Homeland Security

ISIS Recruit: The Return of the Prodigal Son
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Issue Net Edition | Date : 01 Dec , 2014

So the prodigal son, Arif Majeed, has returned home and the government finds itself on the horns of a dilemma. We know that the call of religion and probably adventure led him and three others to deserting their group of pilgrims to Iraq and joining the Islamic State. For his troubles we now know that he ended up injured during training. We, however, still don’t quite know why he came back, though one news channel did put out that he missed his mothers’ cooking and was home-sick among other possibilities. While this may be in the realms of speculation, there is every possibility that it is true, as anybody who has fought insurgents in Kashmir will tell you, a fair number get caught because they become home sick and can be either persuaded to surrender or get trapped in their attempts to visit family or friends.

Let us not forget that we are Indians first and regardless of our religious and ethnic identities or our ideological leanings we are essentially a peaceful home loving people.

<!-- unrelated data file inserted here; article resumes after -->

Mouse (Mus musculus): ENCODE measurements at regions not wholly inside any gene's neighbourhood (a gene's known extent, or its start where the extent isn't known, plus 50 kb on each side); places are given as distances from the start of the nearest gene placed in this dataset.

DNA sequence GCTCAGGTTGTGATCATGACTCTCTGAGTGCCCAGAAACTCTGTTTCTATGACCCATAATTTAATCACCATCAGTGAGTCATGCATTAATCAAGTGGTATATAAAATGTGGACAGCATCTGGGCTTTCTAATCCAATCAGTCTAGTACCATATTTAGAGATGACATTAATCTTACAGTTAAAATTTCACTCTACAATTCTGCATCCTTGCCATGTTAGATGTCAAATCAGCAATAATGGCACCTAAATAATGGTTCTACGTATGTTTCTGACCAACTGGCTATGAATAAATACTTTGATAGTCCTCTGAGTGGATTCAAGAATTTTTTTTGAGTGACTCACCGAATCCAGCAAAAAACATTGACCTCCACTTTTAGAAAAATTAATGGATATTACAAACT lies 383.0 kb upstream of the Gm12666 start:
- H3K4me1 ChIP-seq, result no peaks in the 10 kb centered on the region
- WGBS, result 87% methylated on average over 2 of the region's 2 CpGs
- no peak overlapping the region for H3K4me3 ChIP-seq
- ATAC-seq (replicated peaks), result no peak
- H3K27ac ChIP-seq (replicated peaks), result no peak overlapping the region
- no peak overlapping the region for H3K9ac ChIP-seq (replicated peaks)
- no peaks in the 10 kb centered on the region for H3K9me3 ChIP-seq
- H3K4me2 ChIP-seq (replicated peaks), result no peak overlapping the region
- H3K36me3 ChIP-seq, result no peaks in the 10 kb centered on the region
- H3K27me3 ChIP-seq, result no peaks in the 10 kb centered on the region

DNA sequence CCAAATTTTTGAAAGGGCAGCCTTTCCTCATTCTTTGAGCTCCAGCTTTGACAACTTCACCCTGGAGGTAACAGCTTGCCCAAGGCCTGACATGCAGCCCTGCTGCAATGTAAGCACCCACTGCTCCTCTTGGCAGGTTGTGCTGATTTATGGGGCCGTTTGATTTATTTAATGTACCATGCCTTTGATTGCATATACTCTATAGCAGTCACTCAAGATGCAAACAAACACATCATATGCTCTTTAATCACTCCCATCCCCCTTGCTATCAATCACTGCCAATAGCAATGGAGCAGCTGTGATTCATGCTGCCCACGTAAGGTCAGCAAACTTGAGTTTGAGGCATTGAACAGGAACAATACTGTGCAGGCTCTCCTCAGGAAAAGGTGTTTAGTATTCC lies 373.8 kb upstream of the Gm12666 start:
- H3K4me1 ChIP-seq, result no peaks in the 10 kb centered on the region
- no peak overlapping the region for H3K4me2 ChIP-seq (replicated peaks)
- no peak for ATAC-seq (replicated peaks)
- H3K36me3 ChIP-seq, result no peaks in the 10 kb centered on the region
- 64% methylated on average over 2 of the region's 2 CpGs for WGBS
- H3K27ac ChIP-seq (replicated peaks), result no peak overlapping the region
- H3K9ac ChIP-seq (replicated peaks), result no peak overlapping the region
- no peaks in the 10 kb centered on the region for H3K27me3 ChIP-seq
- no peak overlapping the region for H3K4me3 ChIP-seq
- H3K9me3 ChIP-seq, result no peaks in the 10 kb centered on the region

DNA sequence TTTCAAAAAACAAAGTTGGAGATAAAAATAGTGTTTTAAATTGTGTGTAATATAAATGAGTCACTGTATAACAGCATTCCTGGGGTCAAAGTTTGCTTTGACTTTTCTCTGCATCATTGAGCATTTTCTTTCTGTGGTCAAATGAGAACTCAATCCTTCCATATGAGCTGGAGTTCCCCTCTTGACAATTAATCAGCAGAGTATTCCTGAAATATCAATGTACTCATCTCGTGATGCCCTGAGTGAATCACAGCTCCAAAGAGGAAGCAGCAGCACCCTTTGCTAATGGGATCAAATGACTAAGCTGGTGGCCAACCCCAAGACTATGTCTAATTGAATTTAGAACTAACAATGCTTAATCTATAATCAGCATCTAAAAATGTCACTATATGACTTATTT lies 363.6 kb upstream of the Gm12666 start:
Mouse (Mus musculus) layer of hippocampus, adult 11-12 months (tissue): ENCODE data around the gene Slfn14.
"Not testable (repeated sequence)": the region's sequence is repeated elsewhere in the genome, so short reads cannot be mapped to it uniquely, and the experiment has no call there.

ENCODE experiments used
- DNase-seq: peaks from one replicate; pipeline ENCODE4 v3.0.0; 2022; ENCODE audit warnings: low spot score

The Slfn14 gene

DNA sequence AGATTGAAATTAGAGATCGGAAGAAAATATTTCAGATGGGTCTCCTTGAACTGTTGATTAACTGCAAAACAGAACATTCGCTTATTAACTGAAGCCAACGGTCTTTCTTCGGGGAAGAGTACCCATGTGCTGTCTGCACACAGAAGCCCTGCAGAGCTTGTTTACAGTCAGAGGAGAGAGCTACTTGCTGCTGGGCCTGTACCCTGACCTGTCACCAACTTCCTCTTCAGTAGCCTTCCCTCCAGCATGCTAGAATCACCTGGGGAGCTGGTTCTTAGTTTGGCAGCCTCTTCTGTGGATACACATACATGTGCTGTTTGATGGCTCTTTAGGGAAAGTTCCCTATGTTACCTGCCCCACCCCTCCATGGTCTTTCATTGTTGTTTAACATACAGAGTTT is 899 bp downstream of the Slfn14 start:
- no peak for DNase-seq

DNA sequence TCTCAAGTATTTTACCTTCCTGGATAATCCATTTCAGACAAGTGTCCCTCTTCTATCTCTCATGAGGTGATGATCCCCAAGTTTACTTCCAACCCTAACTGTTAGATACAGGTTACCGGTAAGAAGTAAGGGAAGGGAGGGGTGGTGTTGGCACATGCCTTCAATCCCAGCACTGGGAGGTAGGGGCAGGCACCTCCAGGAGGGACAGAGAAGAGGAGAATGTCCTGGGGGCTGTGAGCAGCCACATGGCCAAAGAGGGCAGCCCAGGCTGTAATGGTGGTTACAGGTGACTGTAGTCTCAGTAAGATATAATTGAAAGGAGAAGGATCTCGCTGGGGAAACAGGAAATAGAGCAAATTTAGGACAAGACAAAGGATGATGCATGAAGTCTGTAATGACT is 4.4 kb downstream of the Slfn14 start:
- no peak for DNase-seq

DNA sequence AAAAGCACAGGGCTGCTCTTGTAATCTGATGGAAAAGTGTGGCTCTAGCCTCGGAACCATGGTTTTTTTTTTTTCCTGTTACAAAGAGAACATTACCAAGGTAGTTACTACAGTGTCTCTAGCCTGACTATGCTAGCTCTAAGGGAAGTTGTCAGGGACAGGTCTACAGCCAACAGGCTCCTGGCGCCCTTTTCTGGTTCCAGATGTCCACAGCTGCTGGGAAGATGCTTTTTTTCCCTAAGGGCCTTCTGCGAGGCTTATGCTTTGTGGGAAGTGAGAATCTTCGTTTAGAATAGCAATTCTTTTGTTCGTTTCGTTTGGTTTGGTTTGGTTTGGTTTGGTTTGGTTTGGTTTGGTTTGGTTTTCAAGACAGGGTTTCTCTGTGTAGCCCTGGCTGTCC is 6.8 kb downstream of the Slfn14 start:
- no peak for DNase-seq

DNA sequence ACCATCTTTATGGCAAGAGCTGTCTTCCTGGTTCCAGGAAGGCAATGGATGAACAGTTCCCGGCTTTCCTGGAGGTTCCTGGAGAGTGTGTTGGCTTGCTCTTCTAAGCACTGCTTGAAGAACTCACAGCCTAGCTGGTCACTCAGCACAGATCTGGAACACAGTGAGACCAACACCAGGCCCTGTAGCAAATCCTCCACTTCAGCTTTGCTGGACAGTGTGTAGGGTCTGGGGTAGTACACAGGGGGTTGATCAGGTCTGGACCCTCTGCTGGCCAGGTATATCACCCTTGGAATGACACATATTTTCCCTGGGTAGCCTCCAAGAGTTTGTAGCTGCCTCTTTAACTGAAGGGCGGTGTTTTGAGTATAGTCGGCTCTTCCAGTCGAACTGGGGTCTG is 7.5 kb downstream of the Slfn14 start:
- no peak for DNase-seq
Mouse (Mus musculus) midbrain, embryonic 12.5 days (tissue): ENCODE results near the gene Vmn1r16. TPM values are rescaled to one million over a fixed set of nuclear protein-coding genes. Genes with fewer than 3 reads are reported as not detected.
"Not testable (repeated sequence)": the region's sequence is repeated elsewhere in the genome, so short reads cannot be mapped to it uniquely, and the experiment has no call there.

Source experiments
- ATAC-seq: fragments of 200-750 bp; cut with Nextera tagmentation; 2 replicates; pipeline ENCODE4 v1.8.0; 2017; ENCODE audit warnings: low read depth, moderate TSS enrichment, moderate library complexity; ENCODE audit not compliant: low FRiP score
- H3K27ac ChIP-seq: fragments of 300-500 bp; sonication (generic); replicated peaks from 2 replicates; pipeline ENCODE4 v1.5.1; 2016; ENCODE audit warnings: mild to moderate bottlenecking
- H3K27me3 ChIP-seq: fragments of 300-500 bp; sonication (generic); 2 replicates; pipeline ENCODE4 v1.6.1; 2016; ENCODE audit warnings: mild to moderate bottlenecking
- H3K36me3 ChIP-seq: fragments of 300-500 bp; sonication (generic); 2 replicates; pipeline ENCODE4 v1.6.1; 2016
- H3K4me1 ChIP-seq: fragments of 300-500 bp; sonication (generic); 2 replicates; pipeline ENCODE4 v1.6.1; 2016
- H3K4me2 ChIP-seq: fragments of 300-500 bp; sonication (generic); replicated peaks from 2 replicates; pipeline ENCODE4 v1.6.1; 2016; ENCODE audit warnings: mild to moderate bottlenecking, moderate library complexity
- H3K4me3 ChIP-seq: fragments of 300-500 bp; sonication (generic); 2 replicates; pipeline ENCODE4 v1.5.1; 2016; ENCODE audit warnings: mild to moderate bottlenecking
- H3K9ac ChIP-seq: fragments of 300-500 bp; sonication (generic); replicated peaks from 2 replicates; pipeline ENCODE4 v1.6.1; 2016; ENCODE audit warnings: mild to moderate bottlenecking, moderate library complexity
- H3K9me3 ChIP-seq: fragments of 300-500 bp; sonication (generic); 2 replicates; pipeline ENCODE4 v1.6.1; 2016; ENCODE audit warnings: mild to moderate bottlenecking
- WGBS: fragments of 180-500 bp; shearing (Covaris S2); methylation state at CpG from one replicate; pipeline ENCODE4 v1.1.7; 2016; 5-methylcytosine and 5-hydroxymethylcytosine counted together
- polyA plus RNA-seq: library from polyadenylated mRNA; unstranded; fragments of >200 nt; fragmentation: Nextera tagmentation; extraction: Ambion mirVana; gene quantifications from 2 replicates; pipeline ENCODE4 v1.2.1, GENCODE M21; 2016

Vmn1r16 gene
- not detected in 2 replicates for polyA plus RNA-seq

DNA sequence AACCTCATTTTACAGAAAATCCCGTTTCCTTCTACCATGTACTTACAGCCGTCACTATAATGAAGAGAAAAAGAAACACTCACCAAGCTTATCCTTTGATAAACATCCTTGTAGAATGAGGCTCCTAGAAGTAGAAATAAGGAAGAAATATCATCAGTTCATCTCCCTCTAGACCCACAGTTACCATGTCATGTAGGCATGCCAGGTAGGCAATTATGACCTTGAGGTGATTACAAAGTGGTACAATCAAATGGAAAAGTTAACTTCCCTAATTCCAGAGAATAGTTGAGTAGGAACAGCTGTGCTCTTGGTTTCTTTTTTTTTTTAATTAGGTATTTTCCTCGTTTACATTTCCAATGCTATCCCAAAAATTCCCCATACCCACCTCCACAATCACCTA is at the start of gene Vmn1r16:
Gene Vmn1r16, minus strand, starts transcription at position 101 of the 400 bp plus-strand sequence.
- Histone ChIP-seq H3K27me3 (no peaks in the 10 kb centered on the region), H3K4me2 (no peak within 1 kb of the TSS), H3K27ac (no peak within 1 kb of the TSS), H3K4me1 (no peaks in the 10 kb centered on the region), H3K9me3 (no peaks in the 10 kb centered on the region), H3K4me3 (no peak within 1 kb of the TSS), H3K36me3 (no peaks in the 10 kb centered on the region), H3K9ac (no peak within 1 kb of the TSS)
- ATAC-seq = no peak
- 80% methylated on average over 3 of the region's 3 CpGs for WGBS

Let us not forget that we are Indians first and regardless of our religious and ethnic identities or our ideological leanings we are essentially a peaceful home loving people.  As George Tanham has put it in his paper, Indian Strategic Thought: An Interpretive Essay, wayback in 1992 that the growth of Hinduism over several millennia with its sophisticated thoughts, wide appeal and pervasiveness enabled it to absorb and synthesize all manner of religious and cultural influences of numerous invaders to bring about a feeling of ‘Indianness’ based on a cultural identity that has evolved over 2500 years. The fact that we are a peaceable people believing in strong family ties is an aspect that we should not take lightly and despite religious radicalization of all kinds over the years it still continues to be our biggest asset. So, while we may have had Sri Lankan Hindu or Pakistani Muslim suicide bombers, we have been spared this scourge to a very large extent from within our own home grown population.

For the past view months, the one thing that all discussants at any conference on internal security seem to agree on is the dangerous implications of recruitment of foreign volunteers by the Islamic State. In fact, one can go so far as to say that it appears to be an issue of political correctness and, I daresay, probably inverse snobbery for each of the speakers to point out the large number of volunteers joining up from each of their respective countries. In our context, the Army leadership as also elements of the intelligence and security community and the media have all gone to town over the waving of flags of the Islamic State in the Kashmir Valley and in Ranchi and the fact that an unknown number of volunteers have joined this Jihad.